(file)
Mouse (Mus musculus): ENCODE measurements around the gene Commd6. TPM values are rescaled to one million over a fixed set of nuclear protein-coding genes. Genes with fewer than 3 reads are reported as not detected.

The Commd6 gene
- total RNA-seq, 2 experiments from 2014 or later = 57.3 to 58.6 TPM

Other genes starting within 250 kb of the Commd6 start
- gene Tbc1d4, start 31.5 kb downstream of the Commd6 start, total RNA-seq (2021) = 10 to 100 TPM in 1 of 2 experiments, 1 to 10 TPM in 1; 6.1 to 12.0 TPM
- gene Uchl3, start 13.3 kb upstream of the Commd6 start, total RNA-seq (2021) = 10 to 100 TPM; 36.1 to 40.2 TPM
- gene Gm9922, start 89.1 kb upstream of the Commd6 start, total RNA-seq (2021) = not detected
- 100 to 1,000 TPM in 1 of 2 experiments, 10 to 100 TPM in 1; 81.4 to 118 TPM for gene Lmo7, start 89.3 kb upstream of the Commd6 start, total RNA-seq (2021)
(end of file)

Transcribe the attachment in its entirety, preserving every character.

Mouse (Mus musculus): ENCODE measurements around the gene Commd6. TPM values are rescaled to one million over a fixed set of nuclear protein-coding genes. Genes with fewer than 3 reads are reported as not detected.

The Commd6 gene
- total RNA-seq, 2 experiments from 2014 or later = 57.3 to 58.6 TPM

Other genes starting within 250 kb of the Commd6 start
- gene Tbc1d4, start 31.5 kb downstream of the Commd6 start, total RNA-seq (2021) = 10 to 100 TPM in 1 of 2 experiments, 1 to 10 TPM in 1; 6.1 to 12.0 TPM
- gene Uchl3, start 13.3 kb upstream of the Commd6 start, total RNA-seq (2021) = 10 to 100 TPM; 36.1 to 40.2 TPM
- gene Gm9922, start 89.1 kb upstream of the Commd6 start, total RNA-seq (2021) = not detected
- 100 to 1,000 TPM in 1 of 2 experiments, 10 to 100 TPM in 1; 81.4 to 118 TPM for gene Lmo7, start 89.3 kb upstream of the Commd6 start, total RNA-seq (2021)